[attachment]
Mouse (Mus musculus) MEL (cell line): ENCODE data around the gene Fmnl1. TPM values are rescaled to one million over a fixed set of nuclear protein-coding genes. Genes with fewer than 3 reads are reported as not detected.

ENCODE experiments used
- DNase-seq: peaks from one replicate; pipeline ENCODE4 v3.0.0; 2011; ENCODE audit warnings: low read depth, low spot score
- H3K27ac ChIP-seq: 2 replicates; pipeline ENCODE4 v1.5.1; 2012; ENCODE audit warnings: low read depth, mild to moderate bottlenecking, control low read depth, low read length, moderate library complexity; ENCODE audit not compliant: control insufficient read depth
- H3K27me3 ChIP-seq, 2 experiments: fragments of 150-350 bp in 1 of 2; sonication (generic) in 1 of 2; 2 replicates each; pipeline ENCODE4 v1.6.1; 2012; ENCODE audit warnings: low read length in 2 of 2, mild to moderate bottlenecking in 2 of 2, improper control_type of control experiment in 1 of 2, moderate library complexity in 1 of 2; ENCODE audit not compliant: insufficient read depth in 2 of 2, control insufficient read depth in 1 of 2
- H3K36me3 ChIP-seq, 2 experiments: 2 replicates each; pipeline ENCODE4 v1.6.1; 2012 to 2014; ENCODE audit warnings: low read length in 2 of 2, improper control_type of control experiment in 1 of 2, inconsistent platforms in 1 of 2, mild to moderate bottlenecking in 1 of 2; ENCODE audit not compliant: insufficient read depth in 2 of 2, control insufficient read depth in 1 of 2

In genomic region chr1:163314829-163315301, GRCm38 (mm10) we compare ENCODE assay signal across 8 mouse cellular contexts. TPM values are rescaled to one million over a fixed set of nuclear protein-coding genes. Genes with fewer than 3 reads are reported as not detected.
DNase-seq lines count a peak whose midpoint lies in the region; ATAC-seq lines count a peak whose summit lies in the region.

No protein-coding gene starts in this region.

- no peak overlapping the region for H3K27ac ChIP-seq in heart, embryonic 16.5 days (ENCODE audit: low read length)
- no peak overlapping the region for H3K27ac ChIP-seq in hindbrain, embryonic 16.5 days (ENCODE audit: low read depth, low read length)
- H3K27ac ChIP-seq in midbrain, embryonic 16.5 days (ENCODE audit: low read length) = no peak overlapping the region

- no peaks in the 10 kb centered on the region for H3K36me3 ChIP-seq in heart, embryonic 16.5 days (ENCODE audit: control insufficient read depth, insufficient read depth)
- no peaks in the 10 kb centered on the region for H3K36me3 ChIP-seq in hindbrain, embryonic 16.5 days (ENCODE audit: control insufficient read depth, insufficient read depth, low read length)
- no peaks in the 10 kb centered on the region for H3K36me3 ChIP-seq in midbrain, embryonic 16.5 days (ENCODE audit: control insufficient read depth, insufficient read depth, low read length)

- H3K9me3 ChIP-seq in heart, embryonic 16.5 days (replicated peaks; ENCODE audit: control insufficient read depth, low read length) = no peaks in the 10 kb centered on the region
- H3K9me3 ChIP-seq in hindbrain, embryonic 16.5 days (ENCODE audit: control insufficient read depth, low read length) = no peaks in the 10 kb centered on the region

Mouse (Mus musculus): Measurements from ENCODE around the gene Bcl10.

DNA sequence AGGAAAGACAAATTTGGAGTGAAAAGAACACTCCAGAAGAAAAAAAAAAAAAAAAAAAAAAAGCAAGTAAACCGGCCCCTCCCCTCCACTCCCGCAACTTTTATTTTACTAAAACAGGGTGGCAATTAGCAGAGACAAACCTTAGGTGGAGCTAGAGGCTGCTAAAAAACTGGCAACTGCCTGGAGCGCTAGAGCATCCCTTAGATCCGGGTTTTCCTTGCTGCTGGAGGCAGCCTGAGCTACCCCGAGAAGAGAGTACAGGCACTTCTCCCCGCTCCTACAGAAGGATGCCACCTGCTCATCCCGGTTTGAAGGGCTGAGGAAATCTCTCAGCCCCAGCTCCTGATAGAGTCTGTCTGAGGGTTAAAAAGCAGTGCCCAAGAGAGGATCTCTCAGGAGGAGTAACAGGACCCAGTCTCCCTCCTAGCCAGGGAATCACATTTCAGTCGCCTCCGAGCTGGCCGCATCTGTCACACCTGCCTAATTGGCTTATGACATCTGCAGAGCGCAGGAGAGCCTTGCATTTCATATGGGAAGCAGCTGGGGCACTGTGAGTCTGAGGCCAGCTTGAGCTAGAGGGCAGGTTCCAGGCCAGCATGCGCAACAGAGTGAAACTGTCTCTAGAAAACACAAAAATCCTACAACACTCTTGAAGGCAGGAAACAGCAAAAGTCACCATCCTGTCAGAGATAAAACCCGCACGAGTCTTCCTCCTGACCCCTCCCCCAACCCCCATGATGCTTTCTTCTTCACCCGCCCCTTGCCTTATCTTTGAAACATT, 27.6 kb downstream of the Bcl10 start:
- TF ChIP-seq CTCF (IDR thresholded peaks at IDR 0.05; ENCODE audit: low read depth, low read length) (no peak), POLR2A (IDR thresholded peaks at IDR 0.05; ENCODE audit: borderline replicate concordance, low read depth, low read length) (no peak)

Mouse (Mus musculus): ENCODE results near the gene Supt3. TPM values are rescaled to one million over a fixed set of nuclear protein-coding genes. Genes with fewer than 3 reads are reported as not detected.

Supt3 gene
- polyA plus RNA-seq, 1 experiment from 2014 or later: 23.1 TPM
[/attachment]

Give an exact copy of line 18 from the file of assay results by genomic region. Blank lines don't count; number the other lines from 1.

Mouse (Mus musculus): Measurements from ENCODE around the gene Bcl10.